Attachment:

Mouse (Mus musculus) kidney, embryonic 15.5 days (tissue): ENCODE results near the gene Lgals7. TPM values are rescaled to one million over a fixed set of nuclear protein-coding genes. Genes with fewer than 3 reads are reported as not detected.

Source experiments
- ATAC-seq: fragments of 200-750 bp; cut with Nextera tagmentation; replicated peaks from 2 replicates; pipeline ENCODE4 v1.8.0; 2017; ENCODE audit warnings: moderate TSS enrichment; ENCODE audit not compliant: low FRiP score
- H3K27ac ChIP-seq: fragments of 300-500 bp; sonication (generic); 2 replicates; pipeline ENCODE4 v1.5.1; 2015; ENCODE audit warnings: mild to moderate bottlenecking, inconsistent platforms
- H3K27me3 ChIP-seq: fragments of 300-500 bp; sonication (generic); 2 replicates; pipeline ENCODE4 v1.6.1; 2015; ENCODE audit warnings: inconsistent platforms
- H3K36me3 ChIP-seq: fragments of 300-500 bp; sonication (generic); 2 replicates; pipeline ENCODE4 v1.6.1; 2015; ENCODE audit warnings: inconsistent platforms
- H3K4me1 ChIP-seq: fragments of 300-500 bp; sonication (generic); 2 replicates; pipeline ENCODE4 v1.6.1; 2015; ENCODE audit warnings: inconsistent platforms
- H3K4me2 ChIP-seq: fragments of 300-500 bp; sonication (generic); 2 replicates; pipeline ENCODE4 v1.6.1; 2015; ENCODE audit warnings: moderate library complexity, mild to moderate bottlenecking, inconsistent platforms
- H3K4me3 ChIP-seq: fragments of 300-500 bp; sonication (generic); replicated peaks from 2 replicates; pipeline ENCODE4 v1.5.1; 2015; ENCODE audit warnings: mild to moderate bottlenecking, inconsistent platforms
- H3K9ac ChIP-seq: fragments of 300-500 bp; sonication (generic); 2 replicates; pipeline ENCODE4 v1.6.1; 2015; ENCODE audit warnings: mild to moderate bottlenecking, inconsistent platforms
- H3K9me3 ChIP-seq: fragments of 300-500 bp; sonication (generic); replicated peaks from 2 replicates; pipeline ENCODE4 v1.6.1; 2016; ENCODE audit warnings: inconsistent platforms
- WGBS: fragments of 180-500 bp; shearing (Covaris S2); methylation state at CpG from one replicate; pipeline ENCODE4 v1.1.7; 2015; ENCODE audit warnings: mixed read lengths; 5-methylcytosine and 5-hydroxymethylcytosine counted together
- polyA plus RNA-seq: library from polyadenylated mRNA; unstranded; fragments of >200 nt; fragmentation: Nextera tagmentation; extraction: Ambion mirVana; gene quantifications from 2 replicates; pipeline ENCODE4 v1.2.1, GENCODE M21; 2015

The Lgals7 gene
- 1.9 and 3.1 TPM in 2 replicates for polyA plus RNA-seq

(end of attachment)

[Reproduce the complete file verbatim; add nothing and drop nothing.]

Mouse (Mus musculus) kidney, embryonic 15.5 days (tissue): ENCODE results near the gene Lgals7. TPM values are rescaled to one million over a fixed set of nuclear protein-coding genes. Genes with fewer than 3 reads are reported as not detected.

Source experiments
- ATAC-seq: fragments of 200-750 bp; cut with Nextera tagmentation; replicated peaks from 2 replicates; pipeline ENCODE4 v1.8.0; 2017; ENCODE audit warnings: moderate TSS enrichment; ENCODE audit not compliant: low FRiP score
- H3K27ac ChIP-seq: fragments of 300-500 bp; sonication (generic); 2 replicates; pipeline ENCODE4 v1.5.1; 2015; ENCODE audit warnings: mild to moderate bottlenecking, inconsistent platforms
- H3K27me3 ChIP-seq: fragments of 300-500 bp; sonication (generic); 2 replicates; pipeline ENCODE4 v1.6.1; 2015; ENCODE audit warnings: inconsistent platforms
- H3K36me3 ChIP-seq: fragments of 300-500 bp; sonication (generic); 2 replicates; pipeline ENCODE4 v1.6.1; 2015; ENCODE audit warnings: inconsistent platforms
- H3K4me1 ChIP-seq: fragments of 300-500 bp; sonication (generic); 2 replicates; pipeline ENCODE4 v1.6.1; 2015; ENCODE audit warnings: inconsistent platforms
- H3K4me2 ChIP-seq: fragments of 300-500 bp; sonication (generic); 2 replicates; pipeline ENCODE4 v1.6.1; 2015; ENCODE audit warnings: moderate library complexity, mild to moderate bottlenecking, inconsistent platforms
- H3K4me3 ChIP-seq: fragments of 300-500 bp; sonication (generic); replicated peaks from 2 replicates; pipeline ENCODE4 v1.5.1; 2015; ENCODE audit warnings: mild to moderate bottlenecking, inconsistent platforms
- H3K9ac ChIP-seq: fragments of 300-500 bp; sonication (generic); 2 replicates; pipeline ENCODE4 v1.6.1; 2015; ENCODE audit warnings: mild to moderate bottlenecking, inconsistent platforms
- H3K9me3 ChIP-seq: fragments of 300-500 bp; sonication (generic); replicated peaks from 2 replicates; pipeline ENCODE4 v1.6.1; 2016; ENCODE audit warnings: inconsistent platforms
- WGBS: fragments of 180-500 bp; shearing (Covaris S2); methylation state at CpG from one replicate; pipeline ENCODE4 v1.1.7; 2015; ENCODE audit warnings: mixed read lengths; 5-methylcytosine and 5-hydroxymethylcytosine counted together
- polyA plus RNA-seq: library from polyadenylated mRNA; unstranded; fragments of >200 nt; fragmentation: Nextera tagmentation; extraction: Ambion mirVana; gene quantifications from 2 replicates; pipeline ENCODE4 v1.2.1, GENCODE M21; 2015

The Lgals7 gene
- 1.9 and 3.1 TPM in 2 replicates for polyA plus RNA-seq